In today's generation we've forgotten that cultures throughout the ages used bentonite clay and other healing clays for their nutrients and to help rid the body of toxins.
If we reexamine what nature has taught us, many animals will instinctively turn to eating dirt and clay to help remove poisons from their systems or during times of illness or distress.
More recently, healing clays like bentonite clay have once again gained popularity for internal and external detoxification, and for good reason.
What Is Bentonite Clay?
Bentonite clay consists of aged volcanic ash also known as “Montmorillonite.” The name comes from the largest known deposit of bentonite clay located in Fort Benton, Montana.
It is an odorless grey/cream color with an almost soft, very fine consistency. Unlike some other clays, it doesn’t stain and is easy to work with in beauty and natural remedy recipes.
Healing clays like bentonite have a high concentration of minerals including silica, calcium, magnesium, sodium, iron, and potassium. It also absorbs and removes toxins, heavy metals, impurities, and chemicals.
Because of this, bentonite clay is a common ingredient in detox and cleansing products. Common external uses include poultices, mud packs, detox baths, skin care and hair care products.
Some people (myself included) even use it internally. It has an alkalizing effect on the body and when taken correctly, it can help balance gut bacteria.
Bentonite Clay Benefits & How It Works
Bentonite clay is a unique clay due to its ability to produce an “electrical charge” when hydrated. Upon contact with fluid its electrical components change, carrying a strong negative charge which bonds to the positive charge in many toxins.
When it comes in contact with a toxin, chemical, or heavy metal, the clay will absorb the toxin and release its minerals for the body to use. Bentonite also helps get oxygen to cells as it pulls excess hydrogen and allows the cells to replace it with oxygen instead. Amazing right!
How to Use Bentonite Clay
- On the Skin: Externally, apply a paste of bentonite clay and water on any skin irritation like blemishes, insect bites, cuts, skin itching, or burns. Leave it on until it dries and wash off. This is said to be especially calming to skin itching from eczema, psoriasis, chickenpox, etc.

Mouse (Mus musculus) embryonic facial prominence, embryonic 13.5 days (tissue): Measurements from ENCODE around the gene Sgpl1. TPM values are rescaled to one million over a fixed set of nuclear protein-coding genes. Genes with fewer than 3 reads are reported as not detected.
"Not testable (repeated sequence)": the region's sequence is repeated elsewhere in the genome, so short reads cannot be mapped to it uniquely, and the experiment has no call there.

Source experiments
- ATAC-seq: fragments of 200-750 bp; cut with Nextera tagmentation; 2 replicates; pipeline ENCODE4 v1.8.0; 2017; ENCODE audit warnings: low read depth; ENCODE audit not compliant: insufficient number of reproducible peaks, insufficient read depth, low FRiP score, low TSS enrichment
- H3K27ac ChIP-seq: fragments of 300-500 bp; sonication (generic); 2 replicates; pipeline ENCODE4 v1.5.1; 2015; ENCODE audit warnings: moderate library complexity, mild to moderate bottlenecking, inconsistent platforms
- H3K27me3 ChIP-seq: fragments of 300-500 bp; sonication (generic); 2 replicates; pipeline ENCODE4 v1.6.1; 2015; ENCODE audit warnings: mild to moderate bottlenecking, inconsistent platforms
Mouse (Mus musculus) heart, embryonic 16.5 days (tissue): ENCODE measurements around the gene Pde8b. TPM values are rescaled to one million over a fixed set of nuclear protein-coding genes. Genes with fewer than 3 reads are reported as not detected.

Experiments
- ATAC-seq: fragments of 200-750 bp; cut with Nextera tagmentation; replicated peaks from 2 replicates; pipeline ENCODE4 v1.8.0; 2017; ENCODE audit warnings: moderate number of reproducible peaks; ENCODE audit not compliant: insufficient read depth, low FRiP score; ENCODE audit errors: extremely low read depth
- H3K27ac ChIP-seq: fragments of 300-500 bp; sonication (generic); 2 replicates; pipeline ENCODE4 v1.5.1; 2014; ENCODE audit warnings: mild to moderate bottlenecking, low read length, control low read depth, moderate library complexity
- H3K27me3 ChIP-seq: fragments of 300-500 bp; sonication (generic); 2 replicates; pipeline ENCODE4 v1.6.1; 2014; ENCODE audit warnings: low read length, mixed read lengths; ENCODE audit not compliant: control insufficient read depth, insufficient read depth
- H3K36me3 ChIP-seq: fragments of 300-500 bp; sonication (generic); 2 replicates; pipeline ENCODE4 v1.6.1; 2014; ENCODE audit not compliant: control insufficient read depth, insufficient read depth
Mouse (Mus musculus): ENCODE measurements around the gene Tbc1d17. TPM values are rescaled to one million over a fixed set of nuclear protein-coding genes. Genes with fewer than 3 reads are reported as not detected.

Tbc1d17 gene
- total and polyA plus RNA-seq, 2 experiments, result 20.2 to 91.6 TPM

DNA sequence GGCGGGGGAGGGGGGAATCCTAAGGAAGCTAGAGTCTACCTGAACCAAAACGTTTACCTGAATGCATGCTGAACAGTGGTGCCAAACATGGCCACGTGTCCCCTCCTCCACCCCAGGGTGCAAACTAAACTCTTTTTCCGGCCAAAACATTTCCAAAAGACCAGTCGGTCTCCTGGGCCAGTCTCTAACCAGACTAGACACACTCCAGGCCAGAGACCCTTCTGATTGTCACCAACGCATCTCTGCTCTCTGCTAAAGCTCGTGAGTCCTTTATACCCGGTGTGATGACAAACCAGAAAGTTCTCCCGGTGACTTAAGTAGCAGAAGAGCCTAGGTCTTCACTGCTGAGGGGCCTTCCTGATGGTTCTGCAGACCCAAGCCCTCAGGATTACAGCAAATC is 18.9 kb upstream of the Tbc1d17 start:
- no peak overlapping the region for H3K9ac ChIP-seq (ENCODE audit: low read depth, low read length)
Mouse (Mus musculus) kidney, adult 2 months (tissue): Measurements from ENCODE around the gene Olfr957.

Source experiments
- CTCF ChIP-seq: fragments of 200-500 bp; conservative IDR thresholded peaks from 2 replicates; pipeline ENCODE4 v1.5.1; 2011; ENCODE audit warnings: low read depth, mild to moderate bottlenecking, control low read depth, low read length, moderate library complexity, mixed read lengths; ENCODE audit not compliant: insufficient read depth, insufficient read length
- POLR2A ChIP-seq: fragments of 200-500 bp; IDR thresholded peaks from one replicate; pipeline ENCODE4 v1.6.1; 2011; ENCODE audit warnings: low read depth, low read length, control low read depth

- Armpit Detox: Use a mix of bentonite clay and apple cider vinegar to detox my armpits.
- Skin Poultice for Bug Bites/Burns/Cuts/Stings: For more severe issues, create a poultice by putting a thick layer of clay on the skin and applying a wet gauze or cloth over it. Wrap the area and leave the poultice on, changing every 2 hours.
- Face Mask: Many beauty products use bentonite clay for its ability to bind with and remove toxins and impurities. For smooth and healthy skin, make a bentonite clay mask simply by mixing a paste of bentonite and water. Leave on for 20 minutes and wash off with warm water. You may do this 1-2 times a week.
- Detox Bath: Add about 1/4 cup of bentonite clay to bath water for a relaxing detox bath that softens skin.
- For Baby Powder: Plain bentonite clay makes a very soothing baby powder for use when there is infection or redness. It can also be made into a clay “mask” to help speed recovery in this area.
Best Bentonite Clay Precautions
- Do not let healing clays like bentonite come in to contact with anything metal, as this will reduce the effectiveness. Mix with water in a glass jar with a plastic lid by shaking well or using a plastic whisk.
- If you take it internally, do not take within an hour of food for best results and do not take within 2 hours of medications or supplements as it might reduce their effectiveness. Check with your doctor before using if you have any medical condition.